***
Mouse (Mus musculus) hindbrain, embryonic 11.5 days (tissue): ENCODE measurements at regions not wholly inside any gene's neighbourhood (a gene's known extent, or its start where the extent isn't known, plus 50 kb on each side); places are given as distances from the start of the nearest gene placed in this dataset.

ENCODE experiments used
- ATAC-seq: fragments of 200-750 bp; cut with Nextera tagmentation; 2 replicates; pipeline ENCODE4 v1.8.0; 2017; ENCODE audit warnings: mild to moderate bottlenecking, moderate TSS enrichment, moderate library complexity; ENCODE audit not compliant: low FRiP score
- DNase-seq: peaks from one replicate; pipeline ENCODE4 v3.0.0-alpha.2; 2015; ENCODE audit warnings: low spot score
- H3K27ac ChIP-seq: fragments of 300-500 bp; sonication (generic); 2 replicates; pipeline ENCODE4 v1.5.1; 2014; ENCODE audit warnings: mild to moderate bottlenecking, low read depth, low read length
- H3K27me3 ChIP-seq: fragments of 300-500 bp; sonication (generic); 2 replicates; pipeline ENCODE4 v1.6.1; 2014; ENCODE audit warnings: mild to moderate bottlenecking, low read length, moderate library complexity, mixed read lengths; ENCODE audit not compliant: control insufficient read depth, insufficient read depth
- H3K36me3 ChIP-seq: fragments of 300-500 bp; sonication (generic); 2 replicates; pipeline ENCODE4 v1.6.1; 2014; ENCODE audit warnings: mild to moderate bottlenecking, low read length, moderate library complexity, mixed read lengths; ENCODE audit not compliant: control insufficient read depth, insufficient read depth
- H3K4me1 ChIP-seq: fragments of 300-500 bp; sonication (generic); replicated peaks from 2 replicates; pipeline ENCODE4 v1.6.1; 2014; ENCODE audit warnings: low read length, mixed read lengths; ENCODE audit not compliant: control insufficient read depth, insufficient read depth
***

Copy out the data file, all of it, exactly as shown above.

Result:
Mouse (Mus musculus) hindbrain, embryonic 11.5 days (tissue): ENCODE measurements at regions not wholly inside any gene's neighbourhood (a gene's known extent, or its start where the extent isn't known, plus 50 kb on each side); places are given as distances from the start of the nearest gene placed in this dataset.

ENCODE experiments used
- ATAC-seq: fragments of 200-750 bp; cut with Nextera tagmentation; 2 replicates; pipeline ENCODE4 v1.8.0; 2017; ENCODE audit warnings: mild to moderate bottlenecking, moderate TSS enrichment, moderate library complexity; ENCODE audit not compliant: low FRiP score
- DNase-seq: peaks from one replicate; pipeline ENCODE4 v3.0.0-alpha.2; 2015; ENCODE audit warnings: low spot score
- H3K27ac ChIP-seq: fragments of 300-500 bp; sonication (generic); 2 replicates; pipeline ENCODE4 v1.5.1; 2014; ENCODE audit warnings: mild to moderate bottlenecking, low read depth, low read length
- H3K27me3 ChIP-seq: fragments of 300-500 bp; sonication (generic); 2 replicates; pipeline ENCODE4 v1.6.1; 2014; ENCODE audit warnings: mild to moderate bottlenecking, low read length, moderate library complexity, mixed read lengths; ENCODE audit not compliant: control insufficient read depth, insufficient read depth
- H3K36me3 ChIP-seq: fragments of 300-500 bp; sonication (generic); 2 replicates; pipeline ENCODE4 v1.6.1; 2014; ENCODE audit warnings: mild to moderate bottlenecking, low read length, moderate library complexity, mixed read lengths; ENCODE audit not compliant: control insufficient read depth, insufficient read depth
- H3K4me1 ChIP-seq: fragments of 300-500 bp; sonication (generic); replicated peaks from 2 replicates; pipeline ENCODE4 v1.6.1; 2014; ENCODE audit warnings: low read length, mixed read lengths; ENCODE audit not compliant: control insufficient read depth, insufficient read depth